I wonder if it's possible to formulate an "ultimate" maximality principle (UMP) and prove its consistency. I envision UMP to express the idea that no matter how we enlarge the universe of set theory V (by any means e.g. set forcing, class forcing, infinite model theory), we would gain n o t h i n g. Let W be the ultimate enlargement of V. Then UMP would say that a statement is true in W iff it's true in V. So any statement that is true in W is already true in V.

Questions: 1) Are there available reference in literature concerning UMP? 2) If not, what is the prospect of UMP in foundational research?


There are several maximality principles that already have some of this flavor, with a growing literature surrounding them.

For example, the maximality principle MP as introduced in my paper A simple maximality principle, and also in a paper of Stavi and Vanaanan, is the scheme asserting that any statement $\varphi$ that is forceable by set forcing in such a way that it remains true in all further set forcing extensions, is already true in $V$. This axiom MP is actually equiconsistent with ZFC. Stronger versions of the axiom allow countable parameters (the axiom is inconsistent with uncountable parameters, since they can become countable by forcing). The strongest version of the axiom is the Necessary Maximality Principle NMP, which asserts that $\text{MP}(\mathbb{R})$ holds in all set forcing extensions, and this has determinacy consequences, but has strength below $\text{AD}_{\mathbb{R}}+\Theta$ is regular. The natural analogue of MP for class forcing is either inconsistent or not expressible in first order set theory.

Another tack on the issue is the Inner Model Hypothesis of Sy Friedman, which aspires more in the universal direction of your question. Namely, the IMH asserts that if there is any outer model of the universe having an inner model satisfying a certain assertion, then there is already such an inner model with that feature. This axiom has the flavor of what you have wanted; it has a strong consistency strength, but it itself is inconsistent with the actual existence of large cardinals, as opposed to their existence in inner models. The penalty for the greater universality of the IMH is that it is not expressible in first order set theory as an axiom about $V$. One can, however, understand it as an external assertion about a countable model, treating that countable model as a kind of universe substitute.

Both the MP and the IMH are naturally expressible in modal terms by the S5 axiom $\Diamond\square\varphi\to\square\varphi$, which expresses the idea that anything that could become necessarily true is already necessarily true. Benedikt Loewe and I explored the nature of the forcing modality in our paper The modal logic of forcing.

Your proposed Ultimate Maximality Principle would seem to need a more detailed fleshing out: in the axiom you refer to an "ultimate" enlargement $W$ of $V$, but what is this $W$? After all, for any enlargement $W$ of $V$ we may continue to form the forcing extensions of $W$, so strictly speaking, there is no largest one. For example, $W$ itself would have forcing extensions, some with CH and others with $\neg\text{CH}$. Similarly, any set in $W$ can be made countable by forcing, and so if you are entertaining the idea of a single largest one, then every set in $V$ would have to be countable in it. So the idea that one can achieve literal maximality as you describe becomes problematic, and this is the reason why the MP and the IMH make use of the S5 style maximality, which asserts that anything that could become true forever afterwards is already true, an assertion that takes the place of an actual maximal extension.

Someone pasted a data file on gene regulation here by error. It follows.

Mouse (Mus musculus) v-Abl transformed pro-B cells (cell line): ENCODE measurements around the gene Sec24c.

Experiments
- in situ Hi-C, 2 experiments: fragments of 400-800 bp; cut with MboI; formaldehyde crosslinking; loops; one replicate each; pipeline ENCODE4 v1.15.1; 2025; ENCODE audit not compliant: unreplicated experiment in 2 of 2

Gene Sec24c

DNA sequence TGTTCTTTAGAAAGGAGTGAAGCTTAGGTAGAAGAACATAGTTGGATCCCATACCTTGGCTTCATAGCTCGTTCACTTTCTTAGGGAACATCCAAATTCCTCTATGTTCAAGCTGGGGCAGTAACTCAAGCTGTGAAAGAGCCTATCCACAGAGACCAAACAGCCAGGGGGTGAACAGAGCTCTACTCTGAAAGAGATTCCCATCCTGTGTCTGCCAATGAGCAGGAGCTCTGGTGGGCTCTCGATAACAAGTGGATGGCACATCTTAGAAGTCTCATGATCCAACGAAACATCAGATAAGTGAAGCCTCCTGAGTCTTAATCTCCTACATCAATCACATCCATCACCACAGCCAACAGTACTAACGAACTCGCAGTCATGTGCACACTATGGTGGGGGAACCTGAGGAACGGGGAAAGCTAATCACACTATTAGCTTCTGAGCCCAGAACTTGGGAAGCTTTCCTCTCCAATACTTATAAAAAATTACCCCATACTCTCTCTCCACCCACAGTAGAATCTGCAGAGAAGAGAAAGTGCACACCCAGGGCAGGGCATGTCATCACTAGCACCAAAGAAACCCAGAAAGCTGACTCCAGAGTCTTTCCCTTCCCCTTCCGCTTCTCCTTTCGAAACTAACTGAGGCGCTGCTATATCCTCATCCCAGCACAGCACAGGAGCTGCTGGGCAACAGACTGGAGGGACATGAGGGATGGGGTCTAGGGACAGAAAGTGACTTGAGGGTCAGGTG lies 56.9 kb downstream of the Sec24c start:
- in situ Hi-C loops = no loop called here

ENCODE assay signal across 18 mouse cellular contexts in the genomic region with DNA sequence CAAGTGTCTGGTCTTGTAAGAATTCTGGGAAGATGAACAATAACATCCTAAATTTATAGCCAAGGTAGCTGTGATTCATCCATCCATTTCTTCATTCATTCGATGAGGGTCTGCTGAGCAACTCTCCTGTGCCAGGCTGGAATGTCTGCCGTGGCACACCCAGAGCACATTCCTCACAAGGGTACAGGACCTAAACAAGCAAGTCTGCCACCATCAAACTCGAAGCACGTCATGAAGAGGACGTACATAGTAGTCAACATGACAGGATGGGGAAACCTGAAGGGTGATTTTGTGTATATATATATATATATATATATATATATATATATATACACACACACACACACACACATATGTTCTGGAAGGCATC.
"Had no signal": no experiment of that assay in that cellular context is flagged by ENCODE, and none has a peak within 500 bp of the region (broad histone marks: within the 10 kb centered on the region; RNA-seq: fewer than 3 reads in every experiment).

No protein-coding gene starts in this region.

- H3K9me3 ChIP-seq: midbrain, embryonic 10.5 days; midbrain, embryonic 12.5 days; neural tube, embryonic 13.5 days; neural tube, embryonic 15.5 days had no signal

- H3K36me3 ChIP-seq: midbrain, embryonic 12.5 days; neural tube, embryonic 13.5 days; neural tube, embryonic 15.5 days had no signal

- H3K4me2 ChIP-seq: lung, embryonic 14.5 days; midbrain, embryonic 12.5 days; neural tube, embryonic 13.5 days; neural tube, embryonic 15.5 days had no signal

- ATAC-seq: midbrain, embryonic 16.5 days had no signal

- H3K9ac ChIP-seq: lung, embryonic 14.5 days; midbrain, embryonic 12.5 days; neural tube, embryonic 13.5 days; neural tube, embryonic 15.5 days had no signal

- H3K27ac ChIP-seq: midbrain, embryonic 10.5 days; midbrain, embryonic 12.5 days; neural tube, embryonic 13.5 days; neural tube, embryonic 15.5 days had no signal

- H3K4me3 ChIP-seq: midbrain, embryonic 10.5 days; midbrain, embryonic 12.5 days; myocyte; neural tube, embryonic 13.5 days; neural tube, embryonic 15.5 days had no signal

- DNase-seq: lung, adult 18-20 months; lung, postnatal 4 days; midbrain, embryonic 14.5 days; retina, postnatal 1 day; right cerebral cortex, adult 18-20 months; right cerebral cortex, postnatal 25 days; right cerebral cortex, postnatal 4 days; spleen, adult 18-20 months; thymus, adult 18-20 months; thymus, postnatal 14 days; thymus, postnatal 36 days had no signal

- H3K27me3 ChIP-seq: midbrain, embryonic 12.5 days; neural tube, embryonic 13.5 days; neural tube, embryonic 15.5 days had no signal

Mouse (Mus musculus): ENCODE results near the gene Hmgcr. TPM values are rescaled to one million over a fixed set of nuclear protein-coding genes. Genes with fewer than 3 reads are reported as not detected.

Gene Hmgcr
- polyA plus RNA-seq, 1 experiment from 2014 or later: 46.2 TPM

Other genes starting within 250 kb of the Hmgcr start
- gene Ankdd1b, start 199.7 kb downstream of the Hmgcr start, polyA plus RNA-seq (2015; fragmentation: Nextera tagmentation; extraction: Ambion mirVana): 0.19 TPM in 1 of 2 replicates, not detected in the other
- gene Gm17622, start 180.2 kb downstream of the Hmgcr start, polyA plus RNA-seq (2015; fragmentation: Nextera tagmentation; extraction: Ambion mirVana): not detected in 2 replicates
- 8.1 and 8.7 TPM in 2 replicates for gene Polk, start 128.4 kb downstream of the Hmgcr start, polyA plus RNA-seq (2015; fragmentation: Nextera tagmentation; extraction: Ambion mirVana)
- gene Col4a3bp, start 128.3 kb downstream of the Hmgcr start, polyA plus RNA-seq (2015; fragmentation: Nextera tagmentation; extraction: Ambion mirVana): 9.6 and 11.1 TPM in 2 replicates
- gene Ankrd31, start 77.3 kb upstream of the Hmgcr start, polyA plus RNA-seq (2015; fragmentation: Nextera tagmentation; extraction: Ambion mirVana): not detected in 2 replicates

Meanwhile, there is current work to investigate the extent to which we may have maximality-type principles for class forcing and for arbitrary extensions. For example, it appears that one may get it for extensions with the approximation and cover properties without much modification from the original work.

  • $\begingroup$ Thank you for your extensive reply Joel.I just read the papers you mentioned above. It's very interesting. In your last paragraph, you mention that there is current work on maximality-type principles for class forcing and for arbitrary extensions. Are you talking about Sy. Friedman's work? He has a new paper on the Hyperuniverse program on his website. $\endgroup$ – Lianna Jun 5 '12 at 15:19
  • $\begingroup$ I was referring to that and also to the program of replacing "set forcing" in various research contexts by "extensions with the approximation and cover properties". For example, this approach seems promising with the modal logic of forcing and with the maximality principle. Meanwhile, the hyperuniverse seems to be a natural context for the IMH and related principles, because of the manner in which they are formalized. $\endgroup$ – Joel David Hamkins Jun 5 '12 at 16:58

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